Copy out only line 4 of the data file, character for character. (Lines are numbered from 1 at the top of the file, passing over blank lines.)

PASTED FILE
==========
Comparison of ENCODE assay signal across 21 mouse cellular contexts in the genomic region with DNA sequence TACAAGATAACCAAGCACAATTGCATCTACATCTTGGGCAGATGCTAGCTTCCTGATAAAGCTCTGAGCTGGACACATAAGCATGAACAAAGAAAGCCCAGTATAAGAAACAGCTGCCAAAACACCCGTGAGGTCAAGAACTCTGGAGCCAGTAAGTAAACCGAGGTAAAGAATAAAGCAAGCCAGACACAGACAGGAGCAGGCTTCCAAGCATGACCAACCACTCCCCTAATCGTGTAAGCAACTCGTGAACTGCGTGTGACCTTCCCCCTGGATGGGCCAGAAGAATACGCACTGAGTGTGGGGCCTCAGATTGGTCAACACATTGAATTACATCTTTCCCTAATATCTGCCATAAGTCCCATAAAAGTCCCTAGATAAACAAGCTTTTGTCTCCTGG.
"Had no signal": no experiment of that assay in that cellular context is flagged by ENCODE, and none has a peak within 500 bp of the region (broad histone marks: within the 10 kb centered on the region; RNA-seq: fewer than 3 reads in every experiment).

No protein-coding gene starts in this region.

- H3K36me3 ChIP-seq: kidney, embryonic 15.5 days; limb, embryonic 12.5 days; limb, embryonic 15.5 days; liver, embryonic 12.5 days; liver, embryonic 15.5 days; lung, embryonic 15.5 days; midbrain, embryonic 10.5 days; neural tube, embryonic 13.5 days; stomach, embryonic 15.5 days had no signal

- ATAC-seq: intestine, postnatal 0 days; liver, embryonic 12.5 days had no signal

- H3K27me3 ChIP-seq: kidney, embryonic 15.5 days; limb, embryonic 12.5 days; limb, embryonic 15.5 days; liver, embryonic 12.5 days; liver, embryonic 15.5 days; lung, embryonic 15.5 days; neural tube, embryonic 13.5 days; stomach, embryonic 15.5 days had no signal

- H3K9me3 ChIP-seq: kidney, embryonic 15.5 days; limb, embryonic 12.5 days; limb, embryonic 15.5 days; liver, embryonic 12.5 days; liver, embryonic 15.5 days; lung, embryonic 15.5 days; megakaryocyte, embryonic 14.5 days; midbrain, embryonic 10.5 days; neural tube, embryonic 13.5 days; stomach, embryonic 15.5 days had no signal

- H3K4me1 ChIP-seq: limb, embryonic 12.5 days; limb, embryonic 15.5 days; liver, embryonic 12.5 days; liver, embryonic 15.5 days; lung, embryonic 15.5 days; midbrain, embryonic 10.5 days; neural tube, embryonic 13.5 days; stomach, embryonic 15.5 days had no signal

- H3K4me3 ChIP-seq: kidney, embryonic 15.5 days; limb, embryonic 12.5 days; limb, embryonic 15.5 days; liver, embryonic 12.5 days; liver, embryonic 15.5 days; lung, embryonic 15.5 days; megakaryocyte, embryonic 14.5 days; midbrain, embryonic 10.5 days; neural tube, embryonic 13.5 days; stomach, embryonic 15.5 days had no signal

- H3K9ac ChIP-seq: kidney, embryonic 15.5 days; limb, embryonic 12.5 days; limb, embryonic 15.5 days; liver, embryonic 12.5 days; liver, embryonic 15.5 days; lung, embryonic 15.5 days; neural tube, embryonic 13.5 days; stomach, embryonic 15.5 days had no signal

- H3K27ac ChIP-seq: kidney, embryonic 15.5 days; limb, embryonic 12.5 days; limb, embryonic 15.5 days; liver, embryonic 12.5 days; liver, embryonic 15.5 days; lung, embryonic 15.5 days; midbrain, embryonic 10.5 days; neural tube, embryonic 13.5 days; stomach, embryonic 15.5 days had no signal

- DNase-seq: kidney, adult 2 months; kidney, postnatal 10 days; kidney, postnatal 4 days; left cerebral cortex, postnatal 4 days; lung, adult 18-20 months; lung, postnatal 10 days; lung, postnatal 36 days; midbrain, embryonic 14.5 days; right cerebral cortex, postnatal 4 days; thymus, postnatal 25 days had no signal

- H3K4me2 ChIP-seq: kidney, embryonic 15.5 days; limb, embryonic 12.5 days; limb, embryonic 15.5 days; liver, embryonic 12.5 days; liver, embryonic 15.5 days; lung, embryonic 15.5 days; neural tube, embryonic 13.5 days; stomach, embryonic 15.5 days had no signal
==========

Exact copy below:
- H3K36me3 ChIP-seq: kidney, embryonic 15.5 days; limb, embryonic 12.5 days; limb, embryonic 15.5 days; liver, embryonic 12.5 days; liver, embryonic 15.5 days; lung, embryonic 15.5 days; midbrain, embryonic 10.5 days; neural tube, embryonic 13.5 days; stomach, embryonic 15.5 days had no signal